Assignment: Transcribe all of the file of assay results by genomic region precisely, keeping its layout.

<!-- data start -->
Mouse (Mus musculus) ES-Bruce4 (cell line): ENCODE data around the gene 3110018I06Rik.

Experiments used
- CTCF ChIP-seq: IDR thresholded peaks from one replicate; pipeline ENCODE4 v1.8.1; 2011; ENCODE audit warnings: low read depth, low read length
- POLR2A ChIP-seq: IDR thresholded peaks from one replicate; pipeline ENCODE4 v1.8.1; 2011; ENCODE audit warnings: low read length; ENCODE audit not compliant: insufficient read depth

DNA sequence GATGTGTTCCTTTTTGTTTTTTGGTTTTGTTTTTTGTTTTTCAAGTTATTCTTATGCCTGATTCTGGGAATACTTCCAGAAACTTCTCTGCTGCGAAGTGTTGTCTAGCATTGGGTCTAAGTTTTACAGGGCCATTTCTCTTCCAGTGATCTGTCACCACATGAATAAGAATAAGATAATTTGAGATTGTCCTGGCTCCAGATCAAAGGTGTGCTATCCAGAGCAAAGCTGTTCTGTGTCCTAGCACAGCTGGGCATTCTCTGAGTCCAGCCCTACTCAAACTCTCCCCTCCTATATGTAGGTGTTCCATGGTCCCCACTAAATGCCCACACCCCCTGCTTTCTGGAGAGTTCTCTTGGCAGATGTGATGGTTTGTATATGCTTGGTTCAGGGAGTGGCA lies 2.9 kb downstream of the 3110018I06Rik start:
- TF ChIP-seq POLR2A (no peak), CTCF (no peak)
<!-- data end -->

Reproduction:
Mouse (Mus musculus) ES-Bruce4 (cell line): ENCODE data around the gene 3110018I06Rik.

Experiments used
- CTCF ChIP-seq: IDR thresholded peaks from one replicate; pipeline ENCODE4 v1.8.1; 2011; ENCODE audit warnings: low read depth, low read length
- POLR2A ChIP-seq: IDR thresholded peaks from one replicate; pipeline ENCODE4 v1.8.1; 2011; ENCODE audit warnings: low read length; ENCODE audit not compliant: insufficient read depth

DNA sequence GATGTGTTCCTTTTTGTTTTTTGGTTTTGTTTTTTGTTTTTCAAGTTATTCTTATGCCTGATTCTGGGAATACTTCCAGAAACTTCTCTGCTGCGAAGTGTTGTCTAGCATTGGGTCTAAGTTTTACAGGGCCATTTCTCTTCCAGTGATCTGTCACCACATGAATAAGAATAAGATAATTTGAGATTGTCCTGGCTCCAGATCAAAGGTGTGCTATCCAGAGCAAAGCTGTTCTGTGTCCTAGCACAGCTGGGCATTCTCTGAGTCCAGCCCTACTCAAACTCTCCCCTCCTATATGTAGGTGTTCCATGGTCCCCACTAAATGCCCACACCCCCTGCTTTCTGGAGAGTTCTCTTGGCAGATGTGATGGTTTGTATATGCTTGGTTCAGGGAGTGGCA lies 2.9 kb downstream of the 3110018I06Rik start:
- TF ChIP-seq POLR2A (no peak), CTCF (no peak)